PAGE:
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Teaching Your Children Emergency Safety

Dangerous weather events, medical crises and other types of emergencies can occur when you least expect. While it can be unpleasant to discuss, it’s vital kids know what to do and how to respond when these situations arise. 

Here is a look into the importance of teaching your children emergency preparedness, creating family emergency plans, as well as the ins and outs of calling 911.

The Importance of Educating Early 

Kids are vulnerable during a disaster, but it shouldn’t mean they are helpless. Emergency preparedness training should start early and be approached carefully. Although you may be worried about frightening them, learning about disasters and how to respond helps them gain a sense of control. It can also work to relieve the anxiety they feel when faced with danger.

There are many tactics to help children prepare depending on their age. With little ones, it can begin with roleplaying and pretend play. For older children and teens, there can be practice drills, talks of when and how to call 911, as well as educational online resources. Whatever their age, it’s recommended to go over everything as a family and include them in the planning process. 

Talking About Scary Topics

Discussing possible emergency scenarios should start with teaching children the difference between a problem and an emergency. Problems are matters they need help with but do not require emergency services. Emergencies are when something unusual is happening that could hurt people or cause damage. They require immediate assistance from police officers, firefighters or paramedics. 

Understanding the difference helps them better determine who to contact and what to do. For example, if they are locked out of the house or the electricity goes out, your kids should call you or contact a trusted neighbor to solve the problem. If something serious is happening, such as a medical emergency or fire, they should dial 911.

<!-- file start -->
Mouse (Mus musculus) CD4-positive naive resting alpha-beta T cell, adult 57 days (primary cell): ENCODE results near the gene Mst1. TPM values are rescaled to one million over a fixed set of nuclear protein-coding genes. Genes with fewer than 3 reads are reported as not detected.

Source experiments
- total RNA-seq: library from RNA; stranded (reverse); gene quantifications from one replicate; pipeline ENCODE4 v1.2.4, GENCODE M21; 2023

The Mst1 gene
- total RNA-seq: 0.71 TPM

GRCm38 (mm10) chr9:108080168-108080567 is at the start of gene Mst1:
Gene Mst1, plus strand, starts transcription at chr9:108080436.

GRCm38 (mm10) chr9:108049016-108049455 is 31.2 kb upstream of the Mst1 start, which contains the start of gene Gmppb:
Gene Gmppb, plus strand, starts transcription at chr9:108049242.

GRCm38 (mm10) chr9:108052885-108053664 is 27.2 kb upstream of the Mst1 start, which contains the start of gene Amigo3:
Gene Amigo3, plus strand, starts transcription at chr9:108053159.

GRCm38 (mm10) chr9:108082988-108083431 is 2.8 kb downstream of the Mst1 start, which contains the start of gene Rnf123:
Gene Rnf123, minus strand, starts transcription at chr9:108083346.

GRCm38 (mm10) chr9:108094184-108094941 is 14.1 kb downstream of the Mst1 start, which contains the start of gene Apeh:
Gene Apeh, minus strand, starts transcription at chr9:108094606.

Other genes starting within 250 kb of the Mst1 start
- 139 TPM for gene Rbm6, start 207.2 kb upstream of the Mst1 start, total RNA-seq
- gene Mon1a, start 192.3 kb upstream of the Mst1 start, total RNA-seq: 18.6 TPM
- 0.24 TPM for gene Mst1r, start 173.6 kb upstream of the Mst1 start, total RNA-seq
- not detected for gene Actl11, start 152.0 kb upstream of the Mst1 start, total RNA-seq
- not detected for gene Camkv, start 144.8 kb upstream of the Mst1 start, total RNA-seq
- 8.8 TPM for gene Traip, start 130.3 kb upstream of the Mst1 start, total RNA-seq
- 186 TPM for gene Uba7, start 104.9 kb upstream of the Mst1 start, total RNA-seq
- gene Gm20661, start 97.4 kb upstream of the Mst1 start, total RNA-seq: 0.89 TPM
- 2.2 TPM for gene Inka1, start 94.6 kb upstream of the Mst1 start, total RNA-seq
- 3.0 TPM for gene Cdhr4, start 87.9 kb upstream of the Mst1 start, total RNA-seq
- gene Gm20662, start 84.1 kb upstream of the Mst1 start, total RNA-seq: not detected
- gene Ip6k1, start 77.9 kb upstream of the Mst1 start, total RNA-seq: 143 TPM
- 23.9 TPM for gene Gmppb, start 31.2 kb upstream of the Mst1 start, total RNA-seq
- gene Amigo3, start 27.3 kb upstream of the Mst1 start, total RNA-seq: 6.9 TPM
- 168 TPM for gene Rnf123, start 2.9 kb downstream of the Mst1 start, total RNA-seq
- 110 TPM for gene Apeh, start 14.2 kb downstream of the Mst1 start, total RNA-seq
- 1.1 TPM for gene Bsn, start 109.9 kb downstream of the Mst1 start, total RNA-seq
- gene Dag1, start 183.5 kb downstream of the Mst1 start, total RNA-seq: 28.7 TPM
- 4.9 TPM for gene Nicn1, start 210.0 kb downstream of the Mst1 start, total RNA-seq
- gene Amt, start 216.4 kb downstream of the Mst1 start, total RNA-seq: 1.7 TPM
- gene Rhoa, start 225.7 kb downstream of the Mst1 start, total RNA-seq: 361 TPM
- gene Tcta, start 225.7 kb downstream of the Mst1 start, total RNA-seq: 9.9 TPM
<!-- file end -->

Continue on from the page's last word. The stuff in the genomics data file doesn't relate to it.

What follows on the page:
Along the same lines is teaching them the significance of staying calm. Crises can be upsetting for anyone. Kids who don’t know what’s happening may react more intensely. Remind them it’s healthy and normal to be scared in emergencies, but keeping their composure can improve the situation. Help them recognize that although they are young, they can make a huge difference to those around them when they do the right thing.

One of the best ways to help them stay calm during the event is to talk about the specific dangers ahead of time. With an enhanced understanding of the situation and the tools needed, children can be better prepared, should it occur. 

Creating an Evacuation Plan, Emergency Kit, Contact Card and More

In the event of severe weather, fire or natural disaster, there needs to be a coordinated plan in place. Explain the events that could happen near you, what they are like and what to do if they take place. If it requires staying in the house, establish a safe room away from windows or in the basement. If evacuation is necessary, such as with a hurricane, practice evacuating as a group. 

In case of separation, your kids should know how to call 911, identify themselves, distinguish their location, reach emergency contacts and get to predetermined safe locations. This can be a lot for little ones. One way they can keep important information on-hand is with a contact card. The card can be kept in their backpack and should list contacts with names and phone numbers.

Put together an emergency supply kit as a family while explaining the items and how to use them. Pack a three-day supply of water, blankets, flashlights, nonperishable food and kid-friendly activities. Remember to keep extra gloves, face masks and hand sanitizer in the kit as well. 

Do the same with a first-aid kit. Accidents happen and seeing someone who is hurt can be scary. Knowing where the first-aid kit is located is a big step for little ones, even if they can’t use any of the items. As they age, show them basic first-aid skills.


All of this can be overwhelming, but there are ways to make it easier for them to memorize.